The Search for Franklin

In May 1845 Sir John Franklin set off on his third Arctic expedition with two Royal Navy vessels, Erebus and Terror, and 129 men. After being spotted by a whaling ship in Lancaster Sound in July 1845, they were never seen again.

The search for the Franklin expedition began in 1848, and grew to be one of the largest and most costly search and rescue operations in history. There were naval expeditions and privately funded search parties. In 1850 the first American Arctic expedition joined the search. Gradually the facts emerged: Franklin’s party had reached King William Island, but all 129 men had died.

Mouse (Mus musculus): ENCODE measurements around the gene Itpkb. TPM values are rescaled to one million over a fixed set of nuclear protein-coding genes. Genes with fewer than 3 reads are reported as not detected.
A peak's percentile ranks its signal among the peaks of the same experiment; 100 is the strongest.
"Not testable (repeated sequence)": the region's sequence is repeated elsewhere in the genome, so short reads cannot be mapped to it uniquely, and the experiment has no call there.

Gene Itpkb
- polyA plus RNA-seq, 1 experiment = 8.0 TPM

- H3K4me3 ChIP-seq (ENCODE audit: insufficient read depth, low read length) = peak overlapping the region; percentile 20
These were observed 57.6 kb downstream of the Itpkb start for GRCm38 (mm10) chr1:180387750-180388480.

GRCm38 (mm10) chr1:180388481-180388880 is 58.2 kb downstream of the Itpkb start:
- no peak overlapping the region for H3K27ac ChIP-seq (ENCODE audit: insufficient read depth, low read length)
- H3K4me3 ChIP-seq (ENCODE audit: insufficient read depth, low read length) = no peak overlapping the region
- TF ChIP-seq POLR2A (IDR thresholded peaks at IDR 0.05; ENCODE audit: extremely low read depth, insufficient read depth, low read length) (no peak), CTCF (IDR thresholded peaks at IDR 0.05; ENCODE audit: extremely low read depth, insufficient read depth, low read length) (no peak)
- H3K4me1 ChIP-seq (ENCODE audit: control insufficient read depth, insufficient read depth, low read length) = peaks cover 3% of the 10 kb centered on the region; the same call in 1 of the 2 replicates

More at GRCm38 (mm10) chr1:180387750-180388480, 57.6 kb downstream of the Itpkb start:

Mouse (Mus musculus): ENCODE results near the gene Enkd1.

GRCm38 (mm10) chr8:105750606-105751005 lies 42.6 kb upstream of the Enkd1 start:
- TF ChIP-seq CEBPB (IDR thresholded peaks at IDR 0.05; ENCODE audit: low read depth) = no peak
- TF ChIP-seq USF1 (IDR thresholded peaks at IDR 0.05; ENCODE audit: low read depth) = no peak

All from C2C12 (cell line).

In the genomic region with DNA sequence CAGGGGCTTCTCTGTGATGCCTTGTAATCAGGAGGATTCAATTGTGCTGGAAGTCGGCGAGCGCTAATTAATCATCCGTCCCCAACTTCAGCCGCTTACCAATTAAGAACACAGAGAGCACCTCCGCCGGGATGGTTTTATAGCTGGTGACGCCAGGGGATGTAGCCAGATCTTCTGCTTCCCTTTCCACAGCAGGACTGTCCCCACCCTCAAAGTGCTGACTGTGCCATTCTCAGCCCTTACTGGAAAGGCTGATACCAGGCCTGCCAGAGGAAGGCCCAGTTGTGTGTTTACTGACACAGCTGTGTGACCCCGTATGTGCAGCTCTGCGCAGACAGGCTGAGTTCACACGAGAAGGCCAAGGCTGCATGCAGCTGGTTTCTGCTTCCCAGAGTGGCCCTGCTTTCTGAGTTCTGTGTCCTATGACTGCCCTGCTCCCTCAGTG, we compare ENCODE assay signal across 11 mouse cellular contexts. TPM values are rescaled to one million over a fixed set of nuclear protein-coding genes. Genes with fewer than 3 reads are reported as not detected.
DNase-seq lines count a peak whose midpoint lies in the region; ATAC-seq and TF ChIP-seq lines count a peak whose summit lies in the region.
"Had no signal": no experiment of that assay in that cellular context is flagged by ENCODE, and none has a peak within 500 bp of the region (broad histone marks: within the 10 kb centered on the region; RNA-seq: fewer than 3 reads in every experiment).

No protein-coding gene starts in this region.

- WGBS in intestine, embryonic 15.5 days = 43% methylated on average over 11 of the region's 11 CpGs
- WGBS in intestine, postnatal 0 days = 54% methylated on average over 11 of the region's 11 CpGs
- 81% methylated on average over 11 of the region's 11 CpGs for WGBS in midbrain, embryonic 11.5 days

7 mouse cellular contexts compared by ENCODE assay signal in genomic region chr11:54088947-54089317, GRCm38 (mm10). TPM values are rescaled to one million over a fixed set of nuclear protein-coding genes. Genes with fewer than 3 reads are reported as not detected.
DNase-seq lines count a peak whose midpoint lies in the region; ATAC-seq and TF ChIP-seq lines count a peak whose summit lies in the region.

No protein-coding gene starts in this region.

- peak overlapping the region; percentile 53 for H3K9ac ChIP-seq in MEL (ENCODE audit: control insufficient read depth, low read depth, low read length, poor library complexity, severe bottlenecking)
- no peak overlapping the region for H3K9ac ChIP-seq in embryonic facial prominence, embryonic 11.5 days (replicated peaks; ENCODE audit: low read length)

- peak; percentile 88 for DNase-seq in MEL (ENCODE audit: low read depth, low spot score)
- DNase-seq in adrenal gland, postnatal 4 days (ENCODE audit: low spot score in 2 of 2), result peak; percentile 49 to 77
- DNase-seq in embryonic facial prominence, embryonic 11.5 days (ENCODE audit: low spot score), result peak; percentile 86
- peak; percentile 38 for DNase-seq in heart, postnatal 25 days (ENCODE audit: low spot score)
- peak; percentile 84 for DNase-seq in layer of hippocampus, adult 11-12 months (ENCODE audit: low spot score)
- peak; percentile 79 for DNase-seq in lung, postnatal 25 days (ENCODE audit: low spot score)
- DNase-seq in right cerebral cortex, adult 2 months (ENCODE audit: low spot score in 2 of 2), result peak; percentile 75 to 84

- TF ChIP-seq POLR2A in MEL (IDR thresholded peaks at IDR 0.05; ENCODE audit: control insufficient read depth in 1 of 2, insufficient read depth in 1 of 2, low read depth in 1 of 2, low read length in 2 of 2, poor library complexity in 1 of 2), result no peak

“Discovery of the Franklin expedition boat.” Thirty Years in the Arctic Regions. New York, 1859.

The search for Franklin resulted in the mapping of the southern Arctic Islands and the first voyage through the Northwest Passage, although part of the voyage was accomplished by sledge.

Click on the images in the right-hand panel to view details.